About 8 million American children start school hungre everyday because only one in five U.S. schools has set up breakfast programs authorized by Congress 12 years ago, a new report by the Children's Foundation asserts.

The school breakfast program is the "most underused . . . and most strongly resisted "by local officials of any federal food program, the study says.

Foundation researchers found that only about 2 million of the 10.9 million children who eat free or low-cost school lunches also get free or subsidized breakfasts, under the Department of Agriculture programs.

The Children's Foundation, an advocacy group for nutrition programs, undertook the study as part of an effort to make the breakfast program mandatory.

The Agriculture Department agrees. "We would like to see the program expanded to children in need," department spokesman Orval Kerchner said. "We proposed legislation that would have mandated the program in the last session of Congress, but it was not enacted."

Kerchner, an administrator in the agency's Food and Nutrition Service, noted that Congress did make improvements in the overall child nutrition legislation this year, mainly raising the funding levels with amendments that President Carter signed earlier this month.

The breakfast program started as a two-year experiment in 1963, aimed at children in poor areas and those bused long distances to school. Congress made it permanent in 1975. The Agriculture Department pays state school systems from 12 to 42 cents for each meal it serves, and children pay from nothing to 25 cents per meal, depending on family income.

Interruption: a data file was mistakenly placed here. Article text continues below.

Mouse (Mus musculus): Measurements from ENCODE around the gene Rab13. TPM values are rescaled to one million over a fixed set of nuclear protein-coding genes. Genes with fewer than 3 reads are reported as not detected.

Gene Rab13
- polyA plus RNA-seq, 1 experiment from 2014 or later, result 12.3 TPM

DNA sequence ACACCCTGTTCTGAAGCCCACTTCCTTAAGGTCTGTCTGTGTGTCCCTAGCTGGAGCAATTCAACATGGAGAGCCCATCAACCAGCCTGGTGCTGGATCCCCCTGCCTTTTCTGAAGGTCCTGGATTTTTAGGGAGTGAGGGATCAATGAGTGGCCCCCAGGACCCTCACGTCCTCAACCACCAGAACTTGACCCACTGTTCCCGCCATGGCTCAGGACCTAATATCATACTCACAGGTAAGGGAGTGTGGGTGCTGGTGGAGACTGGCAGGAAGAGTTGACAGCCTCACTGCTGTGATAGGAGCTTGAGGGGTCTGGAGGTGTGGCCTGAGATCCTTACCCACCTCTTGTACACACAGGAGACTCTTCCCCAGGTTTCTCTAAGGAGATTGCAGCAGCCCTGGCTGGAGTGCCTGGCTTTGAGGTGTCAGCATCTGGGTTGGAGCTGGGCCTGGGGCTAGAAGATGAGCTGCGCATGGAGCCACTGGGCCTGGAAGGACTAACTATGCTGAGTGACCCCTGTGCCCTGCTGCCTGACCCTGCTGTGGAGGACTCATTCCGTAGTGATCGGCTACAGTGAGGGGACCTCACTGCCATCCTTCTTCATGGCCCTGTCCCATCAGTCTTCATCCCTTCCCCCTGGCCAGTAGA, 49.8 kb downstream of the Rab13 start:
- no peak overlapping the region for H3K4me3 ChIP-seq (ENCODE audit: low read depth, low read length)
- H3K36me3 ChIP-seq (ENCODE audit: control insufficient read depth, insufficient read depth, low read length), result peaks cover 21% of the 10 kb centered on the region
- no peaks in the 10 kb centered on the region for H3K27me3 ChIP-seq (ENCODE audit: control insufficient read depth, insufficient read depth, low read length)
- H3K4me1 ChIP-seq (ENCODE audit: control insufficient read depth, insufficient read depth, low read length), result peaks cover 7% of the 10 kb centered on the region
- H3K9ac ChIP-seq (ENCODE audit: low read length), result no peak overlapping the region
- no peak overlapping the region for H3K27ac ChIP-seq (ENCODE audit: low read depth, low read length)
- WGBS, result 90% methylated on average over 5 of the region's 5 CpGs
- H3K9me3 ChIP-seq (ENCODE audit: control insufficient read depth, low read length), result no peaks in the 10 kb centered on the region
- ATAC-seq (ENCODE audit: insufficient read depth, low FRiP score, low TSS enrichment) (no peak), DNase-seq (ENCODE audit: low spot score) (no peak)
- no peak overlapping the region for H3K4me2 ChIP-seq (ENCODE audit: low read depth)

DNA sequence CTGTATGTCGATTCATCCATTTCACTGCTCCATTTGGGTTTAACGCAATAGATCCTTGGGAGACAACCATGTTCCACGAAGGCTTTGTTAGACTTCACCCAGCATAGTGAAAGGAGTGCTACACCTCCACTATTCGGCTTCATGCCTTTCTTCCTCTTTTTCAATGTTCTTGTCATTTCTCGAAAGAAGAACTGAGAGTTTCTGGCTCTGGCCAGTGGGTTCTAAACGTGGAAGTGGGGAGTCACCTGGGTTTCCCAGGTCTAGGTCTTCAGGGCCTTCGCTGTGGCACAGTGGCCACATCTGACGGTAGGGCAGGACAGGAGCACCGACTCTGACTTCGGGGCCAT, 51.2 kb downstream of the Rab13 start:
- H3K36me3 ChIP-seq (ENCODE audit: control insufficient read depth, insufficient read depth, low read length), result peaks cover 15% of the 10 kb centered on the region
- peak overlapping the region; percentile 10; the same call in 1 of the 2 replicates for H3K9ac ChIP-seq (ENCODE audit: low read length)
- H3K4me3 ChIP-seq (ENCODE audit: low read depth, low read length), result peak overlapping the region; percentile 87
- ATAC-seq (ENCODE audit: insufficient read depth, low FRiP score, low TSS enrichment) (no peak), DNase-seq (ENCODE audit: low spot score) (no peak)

Many schools do not have breakfast programs because of difficulties such as schedule adjustments, the cost of hiring extra food service workers, the need for teachers to supervise the meal, and lack of facilities. The report's authors analyzed and discounted most such barriers as not "insurmountable."

They discovered, however, other obstructions. They found that many administrators feel the program is not the school's responsibility, or that it will interfere with family structure by encouraging more women to work.

Other administrators said they thought the program was "communistic" or represented too much government interference. One Souch Carolina official told interviewers that he would "rather go to hell than run a breakfast program."

Food program advocates urged Congress, before it adjourned last month, to make the program mandatory in all schools with more than 125 pupils or with large low-income enrollments. The effort failed, but the program was expanded.

Besides making the program mandatory, the foundation's report recommends more promotion activity for the program ny the Agriculture Department and state governments and "reassessment" by local officials who have resisted it.

"This administration has taken a strong stand on encouraging states to implement the program where it is needed," Kerchner said. He said the department is urging states to puch local school authorities to implement the program, using media announcments and otherwise "giving as much encouragement as we can."